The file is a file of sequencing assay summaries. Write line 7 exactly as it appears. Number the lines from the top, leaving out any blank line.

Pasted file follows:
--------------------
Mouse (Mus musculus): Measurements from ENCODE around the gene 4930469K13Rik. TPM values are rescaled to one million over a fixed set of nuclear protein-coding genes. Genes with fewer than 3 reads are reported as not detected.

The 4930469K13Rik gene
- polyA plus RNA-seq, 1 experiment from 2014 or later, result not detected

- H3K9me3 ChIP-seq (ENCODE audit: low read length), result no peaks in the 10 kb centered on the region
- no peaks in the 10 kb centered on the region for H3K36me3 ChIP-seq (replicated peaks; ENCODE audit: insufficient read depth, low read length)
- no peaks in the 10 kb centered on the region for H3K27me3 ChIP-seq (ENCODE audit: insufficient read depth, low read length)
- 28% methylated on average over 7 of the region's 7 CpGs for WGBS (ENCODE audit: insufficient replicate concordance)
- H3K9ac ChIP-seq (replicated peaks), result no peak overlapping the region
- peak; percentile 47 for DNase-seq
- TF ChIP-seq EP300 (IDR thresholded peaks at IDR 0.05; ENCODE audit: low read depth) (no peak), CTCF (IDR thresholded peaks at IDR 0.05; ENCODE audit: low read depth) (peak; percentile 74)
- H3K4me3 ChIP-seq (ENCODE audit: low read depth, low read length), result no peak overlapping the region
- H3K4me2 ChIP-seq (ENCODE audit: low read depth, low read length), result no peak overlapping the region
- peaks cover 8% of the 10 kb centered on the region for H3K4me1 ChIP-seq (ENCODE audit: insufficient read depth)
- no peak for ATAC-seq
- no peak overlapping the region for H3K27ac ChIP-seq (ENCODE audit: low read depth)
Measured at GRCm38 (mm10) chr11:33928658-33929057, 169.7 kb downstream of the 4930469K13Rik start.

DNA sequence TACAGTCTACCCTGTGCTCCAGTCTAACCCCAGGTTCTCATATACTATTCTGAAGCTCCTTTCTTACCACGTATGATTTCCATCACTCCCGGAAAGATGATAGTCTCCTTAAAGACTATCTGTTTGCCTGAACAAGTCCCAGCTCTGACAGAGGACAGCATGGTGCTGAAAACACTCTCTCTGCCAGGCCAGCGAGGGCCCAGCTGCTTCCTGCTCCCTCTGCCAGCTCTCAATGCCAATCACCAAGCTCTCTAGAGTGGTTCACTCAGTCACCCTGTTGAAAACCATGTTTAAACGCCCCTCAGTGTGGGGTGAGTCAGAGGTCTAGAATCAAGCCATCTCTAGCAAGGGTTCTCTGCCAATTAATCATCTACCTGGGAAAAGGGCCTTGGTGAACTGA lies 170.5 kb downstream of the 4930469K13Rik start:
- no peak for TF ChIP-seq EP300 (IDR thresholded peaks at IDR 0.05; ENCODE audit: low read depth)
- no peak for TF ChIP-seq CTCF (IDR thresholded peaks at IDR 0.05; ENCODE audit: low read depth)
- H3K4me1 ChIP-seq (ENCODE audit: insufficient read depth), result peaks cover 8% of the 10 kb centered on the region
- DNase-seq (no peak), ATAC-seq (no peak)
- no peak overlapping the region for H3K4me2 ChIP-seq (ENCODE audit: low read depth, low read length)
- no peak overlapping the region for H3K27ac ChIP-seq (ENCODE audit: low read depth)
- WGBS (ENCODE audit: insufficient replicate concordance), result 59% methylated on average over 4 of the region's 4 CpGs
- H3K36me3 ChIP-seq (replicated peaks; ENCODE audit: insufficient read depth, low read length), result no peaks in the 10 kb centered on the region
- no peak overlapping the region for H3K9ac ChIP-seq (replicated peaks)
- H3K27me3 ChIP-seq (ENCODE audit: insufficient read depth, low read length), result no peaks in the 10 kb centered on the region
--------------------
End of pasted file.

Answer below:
- 28% methylated on average over 7 of the region's 7 CpGs for WGBS (ENCODE audit: insufficient replicate concordance)